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You may be wondering what the heck a magical Negress is and you have every right to know.
African-American filmmaker Spike Lee popularized the term, deriding the archetype of the “super-duper magical Negro” in 2001 while discussing films with students at Washington State University and at Yale University. The word “Negro“, now considered by many as archaic and sometimes offensive, is used intentionally to suggest that the archetype is a racial throwback, an update of the “Sambo” and “Noble savage” stereotypes.
The Magical Negro is typically but not always “in some way outwardly or inwardly disabled, either by discrimination, disability or social constraint,” often a janitor or prisoner. He has no past; he simply appears one day to help the white protagonist. He usually has some sort of magical power, “rather vaguely defined but not the sort of thing one typically encounters.” He is patient and wise, often dispensing various words of wisdom, and is “closer to the earth.”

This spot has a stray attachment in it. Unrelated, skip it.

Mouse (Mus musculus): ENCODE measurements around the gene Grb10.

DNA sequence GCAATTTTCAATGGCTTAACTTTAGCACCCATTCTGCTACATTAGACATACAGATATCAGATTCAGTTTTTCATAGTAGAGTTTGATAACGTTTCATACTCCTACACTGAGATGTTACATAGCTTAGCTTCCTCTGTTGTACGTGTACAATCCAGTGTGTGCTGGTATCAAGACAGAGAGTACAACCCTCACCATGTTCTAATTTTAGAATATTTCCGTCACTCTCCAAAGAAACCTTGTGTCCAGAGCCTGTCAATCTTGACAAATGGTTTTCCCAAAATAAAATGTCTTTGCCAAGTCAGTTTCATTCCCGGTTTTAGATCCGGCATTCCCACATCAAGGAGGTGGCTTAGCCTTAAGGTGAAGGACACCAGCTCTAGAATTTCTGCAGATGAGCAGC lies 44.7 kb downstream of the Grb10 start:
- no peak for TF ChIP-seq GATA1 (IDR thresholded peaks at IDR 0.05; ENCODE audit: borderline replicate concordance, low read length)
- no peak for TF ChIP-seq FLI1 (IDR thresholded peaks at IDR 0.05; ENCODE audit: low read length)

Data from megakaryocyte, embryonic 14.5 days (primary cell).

The Magical Negro serves as a plot device to help the protagonist get out of trouble, typically through helping the white character recognize his own faults and overcome them. Although he has magical powers, his “magic is ostensibly directed toward helping and enlightening a white male character.” “These powers are used to save and transform disheveled, uncultured, lost, or broken whites (almost exclusively white men) into competent, successful, and content people within the context of the American myth of redemption and salvation.” It is this feature of the Magical Negro that some people find most troubling. Although from a certain perspective the character may seem to be showing blacks in a positive light, he is still ultimately subordinate to whites. He is also regarded as an exception, allowing white America to “like individual black people but not black culture.”